Tag Archives: Billy Bob Thornton

86. DEAD MAN (1995)

“Do what you will this life’s a fiction,
And is made up of contradiction.”

–William Blake, Gnomic Verses

Recommended

DIRECTED BY: Jim Jarmusch

FEATURING: Johnny Depp, , Lance Henriksen, Michael Wincott, , , Iggy Pop, Billy Bob Thornton, Mili Avatal, Gabriel Byrne

PLOT: Mild-mannered accountant Bill Blake heads west to take a job as an accountant in the wild town of Machine, but when he arrives he discovers the position has been filled and he is stuck on the frontier with no money or prospects. Blake becomes a wanted man after he kills the son of the town tycoon in self defense. Wounded, he flees to the wilderness where he’s befriended by an Indian named Nobody, who believes he is the poet William Blake.

Still from Dead Man (1995)

BACKGROUND:

  • William Blake, the namesake of Johnny Depp’s character in Dead Man, was a poet, painter and mystic who lived from 1757 to 1827. Best known for Songs of Innocence and Songs of Experience, he is considered one of the forerunners of English Romanticism.
  • Jarmusch wrote the script with Depp and Farmer in mind for the leads.
  • Elements of the finished script of Dead Man reportedly bear a striking similarity to “Zebulon,” an unpublished screenplay by novelist/screenwriter Rudy (Glen and Randa, Two-Lane Blacktop) Wurlitzer, which Jarmusch had read and discussed filming with the author. Wurlitzer later reworked the script into the novel The Drop Edge of Yonder.
  • Film critic Jonathan Rosenbaum coined the term “acid Western”—a category in which he also included The Shooting, Greaser’s Palace and El Topo—to describe Dead Man. Jarmusch himself called the film a “psychedelic Western.”
  • composed the harsh, starkly beautiful soundtrack by improvising on electric guitar while watching the final cut of the film. The Dead Man soundtrack (buy) includes seven solo guitar tracks from Young, plus film dialogue and clips of Depp reciting William Blake’s poetry.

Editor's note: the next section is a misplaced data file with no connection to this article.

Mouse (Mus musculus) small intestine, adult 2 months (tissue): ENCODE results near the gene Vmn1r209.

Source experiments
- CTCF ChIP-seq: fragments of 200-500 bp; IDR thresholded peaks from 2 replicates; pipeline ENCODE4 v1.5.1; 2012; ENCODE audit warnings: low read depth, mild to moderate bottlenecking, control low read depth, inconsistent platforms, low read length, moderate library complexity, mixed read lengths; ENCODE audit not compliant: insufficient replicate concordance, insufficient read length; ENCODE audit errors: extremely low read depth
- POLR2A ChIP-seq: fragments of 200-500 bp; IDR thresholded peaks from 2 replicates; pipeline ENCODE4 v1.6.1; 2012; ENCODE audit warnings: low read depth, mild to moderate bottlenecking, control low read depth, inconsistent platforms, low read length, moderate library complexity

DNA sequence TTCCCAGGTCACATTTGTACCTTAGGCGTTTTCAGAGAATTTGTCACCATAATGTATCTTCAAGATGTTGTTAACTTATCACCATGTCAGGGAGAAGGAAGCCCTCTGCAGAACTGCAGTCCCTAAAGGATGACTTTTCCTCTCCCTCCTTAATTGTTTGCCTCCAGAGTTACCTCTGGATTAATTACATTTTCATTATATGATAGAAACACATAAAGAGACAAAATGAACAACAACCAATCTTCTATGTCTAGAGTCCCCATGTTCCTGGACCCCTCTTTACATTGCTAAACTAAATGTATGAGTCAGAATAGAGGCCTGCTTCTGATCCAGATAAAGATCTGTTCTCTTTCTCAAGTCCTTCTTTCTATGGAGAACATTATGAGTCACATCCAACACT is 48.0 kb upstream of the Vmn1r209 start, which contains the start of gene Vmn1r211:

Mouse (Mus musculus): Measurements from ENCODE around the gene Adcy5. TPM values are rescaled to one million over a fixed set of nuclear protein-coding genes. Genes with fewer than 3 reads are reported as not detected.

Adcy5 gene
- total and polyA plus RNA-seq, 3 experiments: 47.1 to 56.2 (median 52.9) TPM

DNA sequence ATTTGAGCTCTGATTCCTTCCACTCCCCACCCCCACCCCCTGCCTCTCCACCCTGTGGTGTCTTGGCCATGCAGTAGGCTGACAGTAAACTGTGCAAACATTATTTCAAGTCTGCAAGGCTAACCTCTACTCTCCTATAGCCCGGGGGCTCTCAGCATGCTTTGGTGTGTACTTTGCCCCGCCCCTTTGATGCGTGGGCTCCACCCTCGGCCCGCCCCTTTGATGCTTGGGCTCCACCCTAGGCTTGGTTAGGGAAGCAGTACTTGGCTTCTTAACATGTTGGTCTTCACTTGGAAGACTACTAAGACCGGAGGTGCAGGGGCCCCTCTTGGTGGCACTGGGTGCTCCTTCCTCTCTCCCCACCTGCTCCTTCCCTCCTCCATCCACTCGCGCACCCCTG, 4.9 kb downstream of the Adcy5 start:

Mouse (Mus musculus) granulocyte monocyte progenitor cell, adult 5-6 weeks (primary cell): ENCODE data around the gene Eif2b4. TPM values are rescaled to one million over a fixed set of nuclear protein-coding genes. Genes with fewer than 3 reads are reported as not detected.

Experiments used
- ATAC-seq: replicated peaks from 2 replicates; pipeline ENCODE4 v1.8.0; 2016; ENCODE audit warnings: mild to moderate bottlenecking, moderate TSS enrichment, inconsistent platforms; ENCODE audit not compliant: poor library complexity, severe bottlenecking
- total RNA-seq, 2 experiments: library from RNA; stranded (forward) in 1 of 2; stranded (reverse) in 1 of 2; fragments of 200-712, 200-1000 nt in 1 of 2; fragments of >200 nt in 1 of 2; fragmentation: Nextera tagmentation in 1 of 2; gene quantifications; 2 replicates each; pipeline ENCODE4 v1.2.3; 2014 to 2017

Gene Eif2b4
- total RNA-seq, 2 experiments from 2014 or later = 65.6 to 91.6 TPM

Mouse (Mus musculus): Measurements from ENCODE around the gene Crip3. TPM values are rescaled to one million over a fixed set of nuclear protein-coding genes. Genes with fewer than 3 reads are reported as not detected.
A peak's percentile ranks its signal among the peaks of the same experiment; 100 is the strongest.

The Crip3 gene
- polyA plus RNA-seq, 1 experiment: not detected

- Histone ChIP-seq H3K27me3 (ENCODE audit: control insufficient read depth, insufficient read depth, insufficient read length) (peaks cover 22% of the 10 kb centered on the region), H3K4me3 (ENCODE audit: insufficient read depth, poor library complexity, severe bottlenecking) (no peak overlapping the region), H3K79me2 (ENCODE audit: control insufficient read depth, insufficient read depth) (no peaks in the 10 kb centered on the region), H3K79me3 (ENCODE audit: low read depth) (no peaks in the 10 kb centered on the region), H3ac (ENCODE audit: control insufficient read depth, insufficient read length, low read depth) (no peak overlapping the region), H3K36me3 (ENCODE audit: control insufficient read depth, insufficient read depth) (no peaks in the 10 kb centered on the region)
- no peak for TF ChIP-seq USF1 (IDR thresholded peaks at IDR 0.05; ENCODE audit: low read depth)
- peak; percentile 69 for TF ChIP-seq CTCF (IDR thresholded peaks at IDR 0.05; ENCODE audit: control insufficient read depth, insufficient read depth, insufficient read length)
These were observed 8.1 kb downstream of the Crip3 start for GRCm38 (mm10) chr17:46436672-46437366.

• Farmer speaks three Native American languages in the film: Blackfoot, Cree, and Makah (which he learned to speak phonetically). None of the indigenous dialogue is subtitled.
  • Jarmusch, who retains all the rights to his films, refused to make cuts to Dead Man requested by distributor Miramax; the director believed that the film was dumped on the market without sufficient promotion because of his reluctance to play along with the studio.

INDELIBLE IMAGE: Nobody peering through William Blake’s skin to his bare skull during his peyote session? Iggy Pop in a prairie dress? Those are memorable moments, but in a movie inspired by poetry, it’s the scene of wounded William Blake, his face red with warpaint, curling up on the forest floor with a dead deer that’s the most poetically haunting.

WHAT MAKES IT WEIRD: Dead Man is a lyrical and hypnotic film, with a subtle but potent and lingering weirdness that the viewer must tease out.  It’s possible to view the movie merely as a directionless, quirky indie Western; but that would be to miss out on the mystical, dreamlike tinge of this journey into death.


Original trailer for Dead Man

COMMENTS: Dead Man begins on a locomotive as a naif accountant is traveling from Continue reading 86. DEAD MAN (1995)

SHORT: SOME FOLKS CALL IT A SLING BLADE (1994)

DIRECTED BY:  George Hickenlooper

FEATURING Billy Bob Thornton, J.T. Walsh, Molly Ringwald, Jefferson Mays, Suzanne Cryer

PLOT: A peek inside an asylum for the criminally insane as a mentally retarded double

murderer chats with a diabolical fellow inmate before being interviewed by a newspaper reporter on the day of his release.

WHY IT WON’T MAKE THE LIST: Some Folks Call It a Sling Blade is a short film with unusual subject matter.  The viewer is treated to a vignette portrait of a murderer in an insane asylum.  There is a glimpse of his twisted companion, and a look at the sorts of confused, eccentric bureaucrats who run the place.  All of this is presented against the backdrop of the controversy of social attitudes about the patients.  The piece is strangely cemented together with the premise of a newspaper reporter trying to get an interview with the murderer on the day his sentence expires.  Odd as the setting and premise are, Some Folks Call It a Sling Blade is really just a demo-clip.  The idea was to get the concept of Billy Bob Thornton’s ability to portray Karl Childers out into the greater film community in order to locate backers and pitch a full-length movie.  It worked, and the mainstream picture Sling Blade was the result.  Most of  Some Folks Call It A Sling Blade is filler, the premise with the reporter being used to make the film longer than a screen test.  As such, the film lacks the substance and quality to be a truly weird movie.